Physics researchers have just defied our current understanding of conductors by introducing a metal that has the ability to conduct electricity without conducting heat. This discovery contradicts the Wiedemann-Franz Law, which argues that good conductors of electricity will be proportionally good at conducting heat. This law has long been used to explain why motors and appliances warm up with regular use.
Now, a team in the US has proven this isn’t the case for metallic vanadium dioxide. The material has already gained attention for its ability to transform from a see-through insulator to a conductive metal at 67 degrees Celsius—but this only increases its mystery.
“This was a totally unexpected finding,” lead researcher Junqiao Wu, from Berkeley Lab’s Materials Sciences Division. “It shows a drastic breakdown of a textbook law that has been known to be robust for conventional conductors. This discovery is of fundamental importance for understanding the basic electronic behavior of novel conductors.”
While shocking, this property could be used to convert wasted heat from engines and appliances back into electricity. It could also be revolutionize cooling systems. We already know of several other materials that conduct electricity better than heat, but only reveal those properties when temperatures drop hundreds of degrees below zero—rendering them useless for any real application. Vanadium dioxide is only used as a conductor at warm temperatures, which makes it a lot more practical.
To discover this new property, the research team studied the way electrons move within the material’s crystal lattice, as well as how much heat was being generated. They discovered that the thermal conductivity that could be attributed to the electrons in the material was at least 10 times smaller than Wiedemann-Franz law predicts.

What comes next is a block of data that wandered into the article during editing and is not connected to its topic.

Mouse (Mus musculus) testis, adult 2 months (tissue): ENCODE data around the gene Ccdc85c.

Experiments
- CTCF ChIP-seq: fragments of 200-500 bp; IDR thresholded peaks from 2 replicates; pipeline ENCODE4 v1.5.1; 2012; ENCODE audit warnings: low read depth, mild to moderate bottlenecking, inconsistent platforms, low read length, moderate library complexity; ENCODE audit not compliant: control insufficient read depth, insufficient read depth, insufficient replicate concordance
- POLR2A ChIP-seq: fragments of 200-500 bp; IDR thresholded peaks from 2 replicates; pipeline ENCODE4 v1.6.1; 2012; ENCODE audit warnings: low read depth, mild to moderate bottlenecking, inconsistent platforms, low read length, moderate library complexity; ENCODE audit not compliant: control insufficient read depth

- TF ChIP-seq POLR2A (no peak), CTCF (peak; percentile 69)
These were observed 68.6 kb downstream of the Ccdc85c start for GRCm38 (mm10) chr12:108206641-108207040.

“The electrons were moving in unison with each other, much like a fluid, instead of as individual particles like in normal metals,” Wu noted.
When the researchers mixed the vanadium dioxide with other materials, they found they could ‘tune’ the amount of electricity and heat it could conduct—a feature that could be remarkably useful in future applications.
“This material could be used to help stabilize temperature,” Fan Yang, another one of the researchers, noted. “By tuning its thermal conductivity, the material can efficiently and automatically dissipate heat in the hot summer because it will have high thermal conductivity, but prevent heat loss in the cold winter because of its low thermal conductivity at lower temperatures.”